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Your Story: A Disney Dream Job

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Haley Cobb and Hunter Haag were the kind of kids who knew exactly what they wanted to do when they grew up. Family vacations to Walt Disney World had left such a strong impression that they wanted to create magical moments for others, just like those they had experienced.

“Going to Disney molded me as a person,” said Hunter, who grew up in Charlotte, N.C., and now lives in Orlando and works in Disney's entertainment department. “I've always had a whimsical side to my personality and think it's important to go above and beyond in the way you treat people.”

Her friend Haley, originally from the Charlotte area, also moved to Orlando after college for a job in the same Disney department. Her family's many trips to the Magic Kingdom were a major influence on her career decision.

“I decided to get a degree in travel and tourism with the hope of working at Disney,” she said. 

Hunter's mother, Felicia, wasn't surprised that early vacations played a strong role in her daughter's life.

“I've been all over Europe, the four corners of the United States and a lot of other places, but Disney is always the top of the list of favorite places. Their customer service is impeccable and they really know how to make magical moments.”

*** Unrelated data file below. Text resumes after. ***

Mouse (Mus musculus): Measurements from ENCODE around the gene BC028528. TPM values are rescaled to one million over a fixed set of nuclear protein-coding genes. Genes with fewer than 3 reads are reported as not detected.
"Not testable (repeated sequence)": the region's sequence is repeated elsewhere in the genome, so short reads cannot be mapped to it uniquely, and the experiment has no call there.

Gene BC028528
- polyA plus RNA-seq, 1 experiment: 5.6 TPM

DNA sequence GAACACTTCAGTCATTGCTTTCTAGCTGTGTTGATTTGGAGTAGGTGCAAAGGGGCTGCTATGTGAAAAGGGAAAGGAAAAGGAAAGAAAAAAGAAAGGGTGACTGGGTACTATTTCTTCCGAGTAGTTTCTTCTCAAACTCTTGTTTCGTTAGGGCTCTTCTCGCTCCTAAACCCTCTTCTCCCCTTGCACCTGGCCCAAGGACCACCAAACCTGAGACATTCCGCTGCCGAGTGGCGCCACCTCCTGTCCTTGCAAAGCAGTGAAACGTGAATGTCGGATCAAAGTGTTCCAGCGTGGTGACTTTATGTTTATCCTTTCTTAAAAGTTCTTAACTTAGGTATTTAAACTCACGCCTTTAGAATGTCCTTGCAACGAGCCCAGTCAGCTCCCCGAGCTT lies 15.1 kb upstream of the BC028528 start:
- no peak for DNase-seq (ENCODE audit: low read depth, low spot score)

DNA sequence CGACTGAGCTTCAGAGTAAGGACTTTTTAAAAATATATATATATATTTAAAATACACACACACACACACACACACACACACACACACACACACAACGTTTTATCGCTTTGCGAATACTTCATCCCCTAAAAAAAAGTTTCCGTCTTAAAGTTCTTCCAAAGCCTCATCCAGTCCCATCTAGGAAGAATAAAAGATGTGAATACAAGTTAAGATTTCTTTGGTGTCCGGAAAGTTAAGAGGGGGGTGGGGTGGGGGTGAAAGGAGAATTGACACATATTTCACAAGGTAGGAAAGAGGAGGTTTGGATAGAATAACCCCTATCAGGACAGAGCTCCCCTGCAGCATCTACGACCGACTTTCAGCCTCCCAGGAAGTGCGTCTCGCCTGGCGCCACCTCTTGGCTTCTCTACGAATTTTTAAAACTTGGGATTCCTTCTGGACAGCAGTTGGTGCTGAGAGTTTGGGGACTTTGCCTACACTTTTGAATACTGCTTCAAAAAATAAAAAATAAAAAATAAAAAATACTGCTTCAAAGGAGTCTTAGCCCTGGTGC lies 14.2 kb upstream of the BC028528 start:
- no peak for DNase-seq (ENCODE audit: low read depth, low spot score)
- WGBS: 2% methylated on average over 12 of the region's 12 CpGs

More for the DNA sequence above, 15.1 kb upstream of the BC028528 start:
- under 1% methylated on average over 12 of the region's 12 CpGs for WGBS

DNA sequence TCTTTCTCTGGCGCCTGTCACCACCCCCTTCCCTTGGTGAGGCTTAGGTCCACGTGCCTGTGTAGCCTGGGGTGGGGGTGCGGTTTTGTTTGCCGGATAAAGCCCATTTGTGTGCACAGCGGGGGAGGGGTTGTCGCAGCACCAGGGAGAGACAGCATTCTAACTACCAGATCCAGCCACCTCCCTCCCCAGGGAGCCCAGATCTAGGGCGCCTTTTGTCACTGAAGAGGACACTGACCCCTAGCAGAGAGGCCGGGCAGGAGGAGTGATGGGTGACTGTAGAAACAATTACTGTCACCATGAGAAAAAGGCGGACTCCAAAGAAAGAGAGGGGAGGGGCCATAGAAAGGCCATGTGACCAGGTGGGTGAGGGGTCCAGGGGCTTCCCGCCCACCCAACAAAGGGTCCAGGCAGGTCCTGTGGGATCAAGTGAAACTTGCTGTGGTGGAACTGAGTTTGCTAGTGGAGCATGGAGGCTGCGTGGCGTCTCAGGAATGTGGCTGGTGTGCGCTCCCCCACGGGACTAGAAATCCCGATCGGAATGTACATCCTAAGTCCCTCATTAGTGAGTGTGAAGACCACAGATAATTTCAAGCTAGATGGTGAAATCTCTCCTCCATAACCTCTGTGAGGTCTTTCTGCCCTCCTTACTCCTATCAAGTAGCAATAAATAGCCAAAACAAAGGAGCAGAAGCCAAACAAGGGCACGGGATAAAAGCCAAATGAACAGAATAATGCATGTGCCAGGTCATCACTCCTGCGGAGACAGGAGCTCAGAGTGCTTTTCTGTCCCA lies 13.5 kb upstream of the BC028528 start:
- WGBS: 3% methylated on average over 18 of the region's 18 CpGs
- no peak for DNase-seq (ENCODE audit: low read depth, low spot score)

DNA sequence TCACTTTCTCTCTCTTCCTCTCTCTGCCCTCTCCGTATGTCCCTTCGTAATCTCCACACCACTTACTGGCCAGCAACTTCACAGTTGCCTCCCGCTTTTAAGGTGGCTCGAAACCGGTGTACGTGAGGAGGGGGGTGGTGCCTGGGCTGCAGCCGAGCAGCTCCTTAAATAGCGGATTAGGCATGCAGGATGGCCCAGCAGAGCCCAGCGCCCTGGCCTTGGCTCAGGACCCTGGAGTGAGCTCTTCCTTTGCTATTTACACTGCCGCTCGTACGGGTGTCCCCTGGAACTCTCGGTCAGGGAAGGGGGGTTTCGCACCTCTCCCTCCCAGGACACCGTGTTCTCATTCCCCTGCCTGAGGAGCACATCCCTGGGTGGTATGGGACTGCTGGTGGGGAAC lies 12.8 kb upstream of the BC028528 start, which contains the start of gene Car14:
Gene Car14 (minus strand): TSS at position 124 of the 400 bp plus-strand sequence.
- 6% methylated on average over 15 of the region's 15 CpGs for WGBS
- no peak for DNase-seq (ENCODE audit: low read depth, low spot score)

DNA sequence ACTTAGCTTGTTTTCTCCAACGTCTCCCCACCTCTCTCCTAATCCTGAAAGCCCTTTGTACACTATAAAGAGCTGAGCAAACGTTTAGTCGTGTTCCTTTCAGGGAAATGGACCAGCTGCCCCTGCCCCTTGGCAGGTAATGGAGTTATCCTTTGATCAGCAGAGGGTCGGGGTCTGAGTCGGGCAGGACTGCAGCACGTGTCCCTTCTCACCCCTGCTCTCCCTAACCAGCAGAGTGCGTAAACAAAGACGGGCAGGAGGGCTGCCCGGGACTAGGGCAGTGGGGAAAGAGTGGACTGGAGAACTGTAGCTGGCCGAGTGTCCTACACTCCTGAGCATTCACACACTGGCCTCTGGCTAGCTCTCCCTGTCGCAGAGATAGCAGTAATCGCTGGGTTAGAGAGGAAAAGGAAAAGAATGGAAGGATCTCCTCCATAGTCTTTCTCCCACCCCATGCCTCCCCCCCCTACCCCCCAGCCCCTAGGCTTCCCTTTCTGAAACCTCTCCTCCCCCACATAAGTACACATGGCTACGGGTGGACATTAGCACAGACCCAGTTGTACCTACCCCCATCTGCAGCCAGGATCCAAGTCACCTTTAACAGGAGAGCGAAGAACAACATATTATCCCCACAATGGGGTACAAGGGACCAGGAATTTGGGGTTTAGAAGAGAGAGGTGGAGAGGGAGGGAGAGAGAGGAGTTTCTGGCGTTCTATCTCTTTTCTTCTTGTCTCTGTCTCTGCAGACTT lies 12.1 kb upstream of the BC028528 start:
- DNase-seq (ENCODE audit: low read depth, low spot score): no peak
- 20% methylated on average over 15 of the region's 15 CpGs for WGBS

Both the Cobb and Haag family vacations couldn't have been as successful without AAA Travel Agent, Henry Dennis of the Charlotte (Montford Drive) office.

“Henry does a fabulous job,” said Felicia. “He can give you tips about when you should go to each park and when to avoid which park and where to stay on property. He knows the Disney system like the back of his hand. He has never led us astray.”

It's no wonder that Dennis is a Disney expert. A 20-year travel agent with AAA Travel, he worked in reservations for Disney for a little over a year before joining AAA. Dennis said he's not surprised that the two young women decided to pursue a career with Disney, as he did as a young man.“It's the result of that special Disney experience,” he said. 

In planning Magic Kingdom vacations, Dennis suggests starting with accommodations.

“It's not always about what is the least expensive hotel. It's about what a family wants from a hotel room. Sometimes, they may realize they aren't going to spend much time in their rooms but sometimes they may need extra square footage and want to splurge for a bigger room.”

He recommends a stay at a Disney on site property because “location is very important,” especially with young children who may get fidgety with long transportation rides to and from the parks.
Hunter recalls one of those early Disney vacations that had a lasting influence on her life. 

“There was a great moment with a custodian in Tomorrowland. I was 9 or 10 and he went out of his way to ask about my experience and give me stickers. We bonded over our love for Disney. It's that kind of attention to details that makes the magic.” 

(May/June 2017 issue of Traveler)

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